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Saurabh Goyal
Saurabh Goyal

Posted on • Originally published at on

Sensitive info in the project!

I have been more and more involved in tasks such as deployment and server management recently and I am still struggling through the nuts and bolts of the whole process from pushing the changes in the repository to deploying those and making sure that each resource in the infrastructure has successfully started running with the new changes.

When going through our deployment scripts and resources the other day, this question popped up in my head.

How do we manage our sensitive info in the project?

The sensitive info that consists of any of the below and more-

  • API tokens to third party services. (such as Google APIs, Twilio etc.)

  • Credentials/access keys to connect to either your own resources or others’. (such as AWS secret and access keys, address of resources such as servers, database instances etc.)

  • Configurations for various services for your app. (such as Email configuration, Encryption keys, Critical settings or flags etc.)

After some digging, I found we have stored these into the codebase only and is included in the version control system(git). This is a basic mistake that people do in the initial phase of a project without understanding the consequences. I'll talk about it more later in the post.

Before proceeding, we must understand how and why above happens. So you have created your awesome app which uses some third party APIs or have some critical configuration. The data for those is sensitive and must not be made public, so you have setup your project such that whenever someone is initiating your app, he or she will provide all that sensitive data in a configuration file or through environment variables manually and your app will use that.

All your sensitive info is off the code-base, secured to one or more authorized personnels and things work fine UNTILL your product starts to grow and you face following problems.

  • You have multiple environments of your app - dev, staging, prod, each with a different set of sensitive data/configuration.

  • The sensitive data/configuration itself starts getting big as number of services and resources you use increase.

  • You have whole system and separate team for DevOps, and the work is not restricted to a set of personnel anymore. The way they store/manage the sensitive data is a big concern for you and may cause you tons of losses in worst cases.

That is to say, the offline method is not scalable. When above happens and there are multiple versions of configuration files, you need to find a way to store them securely and manage them better, also making sure their availability and integrity. You can’t keep all those offline anymore.

The intuitive and probably the best option is to put them in a private secure location (accessible only be authorized personnels such as devops engineers) and whenever instantiating the app, all data is pulled from there.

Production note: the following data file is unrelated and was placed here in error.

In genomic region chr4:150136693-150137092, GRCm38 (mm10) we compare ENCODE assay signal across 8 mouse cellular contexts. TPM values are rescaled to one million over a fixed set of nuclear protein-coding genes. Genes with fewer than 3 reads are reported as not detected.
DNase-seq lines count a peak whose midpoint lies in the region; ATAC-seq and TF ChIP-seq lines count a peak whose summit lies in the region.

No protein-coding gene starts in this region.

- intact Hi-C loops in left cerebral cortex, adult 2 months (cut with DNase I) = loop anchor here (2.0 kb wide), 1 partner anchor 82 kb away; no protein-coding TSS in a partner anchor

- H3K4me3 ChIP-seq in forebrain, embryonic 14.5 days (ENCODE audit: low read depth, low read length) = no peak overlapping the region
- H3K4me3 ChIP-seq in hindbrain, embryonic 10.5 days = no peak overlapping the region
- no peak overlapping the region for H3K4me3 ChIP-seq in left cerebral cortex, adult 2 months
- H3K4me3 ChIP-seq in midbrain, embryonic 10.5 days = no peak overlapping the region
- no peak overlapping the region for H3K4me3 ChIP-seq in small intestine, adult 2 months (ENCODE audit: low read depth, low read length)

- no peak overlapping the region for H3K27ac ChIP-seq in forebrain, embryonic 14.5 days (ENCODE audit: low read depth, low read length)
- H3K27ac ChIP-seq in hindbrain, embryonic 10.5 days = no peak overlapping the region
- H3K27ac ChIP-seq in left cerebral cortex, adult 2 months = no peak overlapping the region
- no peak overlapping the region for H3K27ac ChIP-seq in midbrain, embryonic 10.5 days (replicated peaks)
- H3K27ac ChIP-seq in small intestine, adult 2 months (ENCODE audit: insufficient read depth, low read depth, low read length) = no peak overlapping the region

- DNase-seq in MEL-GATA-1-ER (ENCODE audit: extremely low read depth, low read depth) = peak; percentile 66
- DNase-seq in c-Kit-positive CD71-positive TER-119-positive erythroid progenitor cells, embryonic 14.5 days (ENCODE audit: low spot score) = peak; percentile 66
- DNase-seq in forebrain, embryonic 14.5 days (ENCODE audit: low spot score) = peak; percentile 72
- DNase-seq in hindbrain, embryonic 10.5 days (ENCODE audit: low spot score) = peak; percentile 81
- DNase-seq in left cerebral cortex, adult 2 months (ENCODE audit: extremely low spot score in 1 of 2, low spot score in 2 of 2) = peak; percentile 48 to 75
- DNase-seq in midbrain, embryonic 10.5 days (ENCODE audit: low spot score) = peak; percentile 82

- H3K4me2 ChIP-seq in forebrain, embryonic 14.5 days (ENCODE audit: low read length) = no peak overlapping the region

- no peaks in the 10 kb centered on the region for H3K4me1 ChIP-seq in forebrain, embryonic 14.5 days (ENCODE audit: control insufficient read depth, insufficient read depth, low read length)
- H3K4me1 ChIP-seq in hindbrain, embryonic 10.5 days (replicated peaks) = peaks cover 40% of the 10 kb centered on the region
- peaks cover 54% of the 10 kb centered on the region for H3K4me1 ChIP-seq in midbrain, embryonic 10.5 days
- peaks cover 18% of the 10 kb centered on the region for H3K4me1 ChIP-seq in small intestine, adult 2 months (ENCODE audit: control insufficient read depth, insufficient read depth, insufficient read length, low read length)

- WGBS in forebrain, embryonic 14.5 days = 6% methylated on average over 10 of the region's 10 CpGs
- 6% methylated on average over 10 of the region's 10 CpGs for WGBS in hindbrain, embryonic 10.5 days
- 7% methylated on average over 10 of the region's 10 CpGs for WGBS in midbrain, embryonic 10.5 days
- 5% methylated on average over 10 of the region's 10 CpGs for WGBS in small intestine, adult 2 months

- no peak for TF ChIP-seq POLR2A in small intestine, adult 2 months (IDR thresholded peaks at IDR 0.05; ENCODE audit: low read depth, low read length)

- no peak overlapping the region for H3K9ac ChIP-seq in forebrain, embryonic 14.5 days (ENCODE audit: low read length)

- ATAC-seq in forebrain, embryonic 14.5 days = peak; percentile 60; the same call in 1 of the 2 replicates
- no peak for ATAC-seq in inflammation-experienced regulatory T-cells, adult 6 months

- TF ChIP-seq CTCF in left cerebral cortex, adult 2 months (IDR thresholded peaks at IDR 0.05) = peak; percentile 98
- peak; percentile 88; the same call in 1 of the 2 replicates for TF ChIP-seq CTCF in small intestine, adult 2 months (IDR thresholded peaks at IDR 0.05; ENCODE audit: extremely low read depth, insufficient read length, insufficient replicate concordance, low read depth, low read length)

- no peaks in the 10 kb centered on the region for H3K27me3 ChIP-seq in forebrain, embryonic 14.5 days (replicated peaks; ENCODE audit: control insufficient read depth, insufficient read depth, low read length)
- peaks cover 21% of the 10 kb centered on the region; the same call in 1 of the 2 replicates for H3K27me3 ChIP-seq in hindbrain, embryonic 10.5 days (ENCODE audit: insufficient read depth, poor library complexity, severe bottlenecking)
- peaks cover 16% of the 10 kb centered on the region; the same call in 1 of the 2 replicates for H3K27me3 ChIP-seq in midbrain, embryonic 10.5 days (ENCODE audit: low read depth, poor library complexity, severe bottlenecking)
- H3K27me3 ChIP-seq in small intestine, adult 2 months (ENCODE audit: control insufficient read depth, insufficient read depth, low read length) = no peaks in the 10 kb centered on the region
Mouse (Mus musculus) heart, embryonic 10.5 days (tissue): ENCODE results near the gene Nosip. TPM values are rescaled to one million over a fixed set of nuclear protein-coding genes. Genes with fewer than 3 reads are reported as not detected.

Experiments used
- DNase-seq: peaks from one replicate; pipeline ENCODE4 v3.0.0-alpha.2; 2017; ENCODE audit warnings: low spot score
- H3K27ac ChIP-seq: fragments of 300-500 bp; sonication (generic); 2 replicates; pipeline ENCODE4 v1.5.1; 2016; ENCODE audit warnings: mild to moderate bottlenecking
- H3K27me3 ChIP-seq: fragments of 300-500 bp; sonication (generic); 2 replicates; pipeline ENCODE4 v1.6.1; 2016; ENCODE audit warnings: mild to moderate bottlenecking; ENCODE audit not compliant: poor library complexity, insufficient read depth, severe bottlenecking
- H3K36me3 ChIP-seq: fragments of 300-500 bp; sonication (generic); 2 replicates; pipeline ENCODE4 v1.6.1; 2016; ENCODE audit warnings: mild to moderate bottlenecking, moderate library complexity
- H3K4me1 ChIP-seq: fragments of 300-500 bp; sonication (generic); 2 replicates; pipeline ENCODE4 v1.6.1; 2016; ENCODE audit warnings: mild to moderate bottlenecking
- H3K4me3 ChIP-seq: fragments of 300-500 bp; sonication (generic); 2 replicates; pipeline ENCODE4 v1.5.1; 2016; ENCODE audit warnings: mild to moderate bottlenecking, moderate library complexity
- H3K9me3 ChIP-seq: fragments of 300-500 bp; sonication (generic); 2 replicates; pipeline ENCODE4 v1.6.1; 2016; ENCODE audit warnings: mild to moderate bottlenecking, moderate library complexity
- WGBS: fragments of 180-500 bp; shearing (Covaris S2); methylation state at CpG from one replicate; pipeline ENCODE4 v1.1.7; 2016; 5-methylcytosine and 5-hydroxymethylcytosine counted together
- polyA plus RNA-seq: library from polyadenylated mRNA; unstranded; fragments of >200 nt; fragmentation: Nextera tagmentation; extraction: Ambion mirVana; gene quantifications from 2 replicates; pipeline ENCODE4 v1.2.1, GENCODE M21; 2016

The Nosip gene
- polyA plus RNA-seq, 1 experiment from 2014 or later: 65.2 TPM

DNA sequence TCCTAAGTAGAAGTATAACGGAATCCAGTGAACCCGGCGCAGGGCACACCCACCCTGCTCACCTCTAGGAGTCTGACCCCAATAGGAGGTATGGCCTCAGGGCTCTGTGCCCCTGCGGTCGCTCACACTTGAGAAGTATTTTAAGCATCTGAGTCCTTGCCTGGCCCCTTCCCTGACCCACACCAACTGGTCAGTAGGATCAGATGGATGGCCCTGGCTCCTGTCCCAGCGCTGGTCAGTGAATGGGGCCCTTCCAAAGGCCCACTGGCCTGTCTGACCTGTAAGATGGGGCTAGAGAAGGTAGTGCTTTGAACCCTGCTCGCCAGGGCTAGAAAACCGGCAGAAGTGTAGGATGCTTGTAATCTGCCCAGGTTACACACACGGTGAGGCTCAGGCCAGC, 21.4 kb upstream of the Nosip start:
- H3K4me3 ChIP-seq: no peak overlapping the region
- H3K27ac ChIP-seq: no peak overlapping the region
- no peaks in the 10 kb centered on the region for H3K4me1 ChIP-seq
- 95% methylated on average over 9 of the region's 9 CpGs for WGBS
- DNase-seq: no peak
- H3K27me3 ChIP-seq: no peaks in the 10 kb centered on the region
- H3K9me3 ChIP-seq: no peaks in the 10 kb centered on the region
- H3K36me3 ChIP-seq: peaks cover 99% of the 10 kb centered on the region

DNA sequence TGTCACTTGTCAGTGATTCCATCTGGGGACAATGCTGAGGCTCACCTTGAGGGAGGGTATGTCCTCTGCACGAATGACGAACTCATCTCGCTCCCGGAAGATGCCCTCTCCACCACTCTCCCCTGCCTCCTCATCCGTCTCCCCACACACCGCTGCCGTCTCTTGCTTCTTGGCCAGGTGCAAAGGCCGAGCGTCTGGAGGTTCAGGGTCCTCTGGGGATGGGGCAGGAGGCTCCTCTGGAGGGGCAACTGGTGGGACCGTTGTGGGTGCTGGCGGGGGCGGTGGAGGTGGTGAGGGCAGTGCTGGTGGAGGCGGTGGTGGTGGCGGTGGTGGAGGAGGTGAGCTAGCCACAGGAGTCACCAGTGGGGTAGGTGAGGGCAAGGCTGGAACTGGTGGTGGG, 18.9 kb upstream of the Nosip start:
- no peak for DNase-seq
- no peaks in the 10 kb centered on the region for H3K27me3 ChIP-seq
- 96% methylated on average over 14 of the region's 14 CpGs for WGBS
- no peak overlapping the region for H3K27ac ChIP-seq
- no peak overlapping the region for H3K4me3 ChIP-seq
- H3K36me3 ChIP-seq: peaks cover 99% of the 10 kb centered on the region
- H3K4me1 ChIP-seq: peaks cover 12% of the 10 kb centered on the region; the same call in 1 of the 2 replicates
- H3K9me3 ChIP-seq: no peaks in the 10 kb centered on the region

• The locations can be places like a repository or AWS S3 bucket or any of the multiple available services to store sensitive data (PassPack, Swordfish, CHEF server etc.). In any case, we must always store encrypted data to those places and decrypt before using at our end to ensure security even if data from that location is compromised.

  • Although, in that case you’ll have to provide keys/credentials to fetch the data from that secure location. But this is not same as before because we have successfully abstracted all sensitive data, which may increase a lot, behind one secure location/service, size of credentials to which is and will always be fixed.

The above is the basic idea on how to automate deployment and configuration of one or more servers while keeping the sensitive data managed at one place securely. Of-course it’ll need some work at our end to modify our deployment script accordingly. To give you a better understanding, I’ll explain what We did in one of my projects-

  • We stored all the sensitive data in an S3 bucket. The data was encrypted before upload using a password. We used a tool called Ansible-Vault for encryption which is good because we use Ansible for all our deployment scripts and Ansible-Vault is a module of Ansible. The major benefit of using Ansible-Vault is that when running Ansible scripts, if we provide the password of encryption used with Ansible-Vault then Ansible, when processing any variable file, decrypts the file before its use automatically.

  • Alternatively, we could use something else for encryption and modify our deployment script to decrypt the files manually.

  • Now whenever deploying, all that is needed by the script are AWS keys for fetching file from S3 and the password/key for decrypting that file.

Note:- A repository is better in terms of modification and history management of sensitive data itself, which is not fully available with S3. The benefit mainly comes when you have lots and lots of sensitive data and multiple DevOps engineers who may be making changes to same key/s simultaneously. Although this is improbable in most projects.

Now let’s discuss what I wrote earlier - Committing any sensitive data to version control system is a big mistake. Because-

  • The sensitive data is in the history even after moving out. Proper removal will require-

    • History manipulation - which although possible is not very clean and smooth.
    • Rotation of all your sensitive data - Once a piece of sensitive data is public, it’s never fully safe to use that. Eventually you’ll have to rotate it for a new value which may be quite some work based on it’s purpose and howmany places is it being used.

With all that said, there are multiple tools such as truffleHog which search repos for any sensitive info in full history. They must be used if not confident.

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